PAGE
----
Death Comes to Pemberley, Paperback

Death Comes to Pemberley Paperback

3.5 out of 5 (4 ratings)


The world is classic Jane Austen. The mystery is vintage P.D. James. The year is 1803, and Mark Darcy and Elizabeth Bennet have been married for six years.

There are now two handsome and healthy sons in the nursery, Elizabeth's beloved sister Jane and her husband Bingley live nearby and the orderly world of Pemberley seems unassailable.

But all this is threatened when, on the eve of the annual autumn ball, the guests are preparing to retire for the night when a chaise appears, rocking down the path from Pemberley's wild woodland.

As it pulls up, Lydia Wickham - Elizabeth Bennet's younger, unreliable sister - stumbles out screaming that her husband has been murdered. Two great literary minds - master of suspense P.D. James and literary icon Jane Austen - come together in Death Comes to Pemberley, a bestselling historical crime fiction tribute to Pride and Prejudice.

Conjuring the world of Elizabeth Bennet and Mark Darcy and combining the trappings of Regency British society with a classic murder mystery, James creates a delightful mash-up that will intrigue any Janeite. From the bestselling author of The Murder Room, Children of Men and A Certain Justice, comes a wonderful mixture of the nation's greatest romance and best-loved crime fiction.

In 2013, this novel was adapted as a miniseries by the BBC, starring Matthew Rhys as Darcy, Anna Maxwell Martin as Elizabeth Bennet and Jenna Coleman as Lydia Wickham.


  • Format: Paperback
  • Pages: 352 pages
  • Publisher: Faber & Faber
  • Publication Date:
  • Category: Crime & mystery
  • ISBN: 9780571288007



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Showing 1 - 4 of 4 reviews.

Review by

An entertaining sequel to Pride and Prejudice, delivered with style and panache by P.D. James. I have not encountered James' writing before, but if this is anything to go by, it's something of a treat. Whilst not clinging too firmly to the modes of speech of the original novel, there is an obvious sympathy and similarity of viewpoints; aside from the slip of genre from romance to whodunnit, there is no painful disjunction between the two books - this is a real achievement. To spin an entertaining novel out of such well-loved foundations without striking an awkward note creates a delightful book. The only slight detraction from the novel relates to the formulas and structure of the detective novel, but these are minor imperfections.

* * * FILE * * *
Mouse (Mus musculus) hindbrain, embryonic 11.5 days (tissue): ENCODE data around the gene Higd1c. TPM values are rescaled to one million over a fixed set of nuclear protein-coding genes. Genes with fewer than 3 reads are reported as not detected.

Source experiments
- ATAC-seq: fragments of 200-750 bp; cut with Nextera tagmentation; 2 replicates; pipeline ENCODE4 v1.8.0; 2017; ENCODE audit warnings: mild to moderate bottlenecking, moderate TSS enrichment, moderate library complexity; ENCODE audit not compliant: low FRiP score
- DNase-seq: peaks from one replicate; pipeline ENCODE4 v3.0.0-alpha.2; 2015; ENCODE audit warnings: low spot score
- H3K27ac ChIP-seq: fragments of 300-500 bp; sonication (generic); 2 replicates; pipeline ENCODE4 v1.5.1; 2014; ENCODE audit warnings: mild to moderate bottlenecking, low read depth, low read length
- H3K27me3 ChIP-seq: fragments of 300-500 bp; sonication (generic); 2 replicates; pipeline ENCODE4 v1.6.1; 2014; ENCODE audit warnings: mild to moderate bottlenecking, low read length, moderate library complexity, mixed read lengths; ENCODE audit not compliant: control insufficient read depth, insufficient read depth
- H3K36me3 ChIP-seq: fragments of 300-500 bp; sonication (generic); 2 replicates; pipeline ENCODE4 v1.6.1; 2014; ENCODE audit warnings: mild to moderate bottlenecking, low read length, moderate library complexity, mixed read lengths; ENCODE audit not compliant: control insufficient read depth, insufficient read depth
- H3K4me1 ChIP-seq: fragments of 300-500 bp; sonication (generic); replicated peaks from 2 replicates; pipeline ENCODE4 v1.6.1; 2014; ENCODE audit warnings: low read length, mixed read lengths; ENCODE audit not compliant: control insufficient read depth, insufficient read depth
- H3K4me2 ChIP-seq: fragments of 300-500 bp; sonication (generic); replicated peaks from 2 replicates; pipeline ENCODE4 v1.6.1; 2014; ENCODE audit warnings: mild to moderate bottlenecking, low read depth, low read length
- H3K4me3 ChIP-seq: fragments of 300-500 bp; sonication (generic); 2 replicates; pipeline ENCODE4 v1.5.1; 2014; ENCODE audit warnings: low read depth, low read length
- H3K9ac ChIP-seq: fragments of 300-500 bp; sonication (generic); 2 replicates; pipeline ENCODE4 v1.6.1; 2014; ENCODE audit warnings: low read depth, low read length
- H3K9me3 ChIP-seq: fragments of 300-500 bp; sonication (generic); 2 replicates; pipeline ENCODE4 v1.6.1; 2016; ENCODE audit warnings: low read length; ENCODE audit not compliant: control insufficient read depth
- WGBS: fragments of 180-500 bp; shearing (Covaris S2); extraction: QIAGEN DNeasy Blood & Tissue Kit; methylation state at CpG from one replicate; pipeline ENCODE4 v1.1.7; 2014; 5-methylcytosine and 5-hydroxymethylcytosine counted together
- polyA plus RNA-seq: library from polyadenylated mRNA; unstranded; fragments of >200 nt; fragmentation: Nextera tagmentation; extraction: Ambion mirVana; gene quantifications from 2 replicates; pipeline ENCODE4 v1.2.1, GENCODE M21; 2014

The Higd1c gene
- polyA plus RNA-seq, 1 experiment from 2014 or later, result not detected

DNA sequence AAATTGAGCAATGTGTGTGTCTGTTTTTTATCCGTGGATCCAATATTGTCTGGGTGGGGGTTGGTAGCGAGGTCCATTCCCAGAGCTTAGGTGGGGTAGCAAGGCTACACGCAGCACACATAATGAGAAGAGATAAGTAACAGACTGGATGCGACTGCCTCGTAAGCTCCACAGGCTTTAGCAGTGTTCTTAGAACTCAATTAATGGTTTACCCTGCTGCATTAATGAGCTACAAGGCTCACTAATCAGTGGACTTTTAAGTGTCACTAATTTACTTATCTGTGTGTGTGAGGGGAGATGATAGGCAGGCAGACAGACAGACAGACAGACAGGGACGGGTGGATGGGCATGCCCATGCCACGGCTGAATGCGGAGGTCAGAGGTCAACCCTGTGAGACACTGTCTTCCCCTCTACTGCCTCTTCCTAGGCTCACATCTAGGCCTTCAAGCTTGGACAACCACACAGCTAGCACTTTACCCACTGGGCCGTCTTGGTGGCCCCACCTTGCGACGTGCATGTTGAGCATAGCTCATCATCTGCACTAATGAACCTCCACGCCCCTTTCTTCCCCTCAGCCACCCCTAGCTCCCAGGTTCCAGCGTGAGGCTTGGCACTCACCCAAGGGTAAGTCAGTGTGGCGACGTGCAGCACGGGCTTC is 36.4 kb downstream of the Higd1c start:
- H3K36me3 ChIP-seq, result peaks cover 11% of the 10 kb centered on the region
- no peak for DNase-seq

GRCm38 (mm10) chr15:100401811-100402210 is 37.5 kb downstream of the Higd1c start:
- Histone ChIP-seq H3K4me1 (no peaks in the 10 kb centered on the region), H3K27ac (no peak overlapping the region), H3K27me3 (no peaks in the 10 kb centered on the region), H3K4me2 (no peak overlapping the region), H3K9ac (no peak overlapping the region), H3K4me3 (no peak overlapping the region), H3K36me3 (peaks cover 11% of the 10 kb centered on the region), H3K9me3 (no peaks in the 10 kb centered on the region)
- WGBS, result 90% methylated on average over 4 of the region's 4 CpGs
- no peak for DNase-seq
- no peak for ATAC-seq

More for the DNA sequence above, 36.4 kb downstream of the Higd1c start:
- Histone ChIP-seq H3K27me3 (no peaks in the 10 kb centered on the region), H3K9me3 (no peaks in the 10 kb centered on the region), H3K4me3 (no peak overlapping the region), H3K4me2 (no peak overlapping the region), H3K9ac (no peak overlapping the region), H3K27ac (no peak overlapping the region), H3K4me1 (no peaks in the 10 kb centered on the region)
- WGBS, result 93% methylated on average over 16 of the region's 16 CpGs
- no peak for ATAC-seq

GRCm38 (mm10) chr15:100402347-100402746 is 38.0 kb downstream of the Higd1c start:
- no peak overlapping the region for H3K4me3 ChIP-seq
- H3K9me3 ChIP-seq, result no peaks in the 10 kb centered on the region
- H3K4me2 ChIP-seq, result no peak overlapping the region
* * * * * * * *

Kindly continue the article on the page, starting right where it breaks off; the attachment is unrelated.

Review by

P D James has carried on where Jane Austin left off, but with a twist! Her writes blends seamlessly into a P D James mystery. I loved the way that Mr and Mrs Darcy are made for each other. Ms Austin left you wondering whether it would be a match made in heaven, or made elsewhere!

Review by

I thoroughly enjoyed this. I normally don't read mystery novels, but the connections with Austen, and my husband's hesitation ('James is such a good writer, but I'm not sure I want to read a mystery taking place in the early 19th century.') decided me. James takes a light-hearted attitude to it all, the prose is exceptionally good - not trying to be Austen's, but with occasional bits that bring P&P to mind, as well as characters brought in from other Austen novels. It felt like a gift from one Austen lover to another.My husband has read it now, and would warn off James fans who don't also know Austen. He says that this is not a detective novel, and is not easy to read if you don't already know the characters.

Review by

Death Comes to Pemberley by PD James - Dull<br/><br/>I remember when Pauline read this, it fell into the category "books I read so you don't have to"! Despite this warning, I signed up for a bookray &amp; lo this dropped onto the doormat a few days ago.<br/><br/>I hang my head in shame at the next admission, I've never read any Jane Austen or seen any adaptation of her books. Despite this, I've read a few Austen inspired books and have been slowly working my round to the realisation that I'm going to have to bite the bullet and read the real thing (especially as I now want to read: Longbourn by Jo Baker). This book is the final straw.<br/><br/>It's not very good. I don't know what got into PD James, but it was stilted and the mystery wasn't particularly well drawn It was pretty obvious what was going to happen.<br/><br/>Elizabeth &amp; Darcy have been married for a few years and have a couple of children. On the eve of their annual Ball, her sister Lydia arrives, distraught: her husband and his friend have disappeared into the woods &amp; shots have been heard. Darcy mounts an expedition and a body is found. <br/><br/>The rest of the book meanders about, not really telling you much until suddenly Darcy is at the Assizes giving evidence. The murderer is unmasked and everyone lives happily ever after.<br/><br/>Thing is, nothing much happens, there is no investigation. Between finding the body, arresting a suspect &amp; the trial etc. NOTHING happens. Is Pride and Prejudice this dull? I wouldn't expect so. I think, maybe, PD James found writing in this style stiffled her.<br/><br/>On the plus side, it took just under 2 days to read and didn't challenge me, just filled in some time.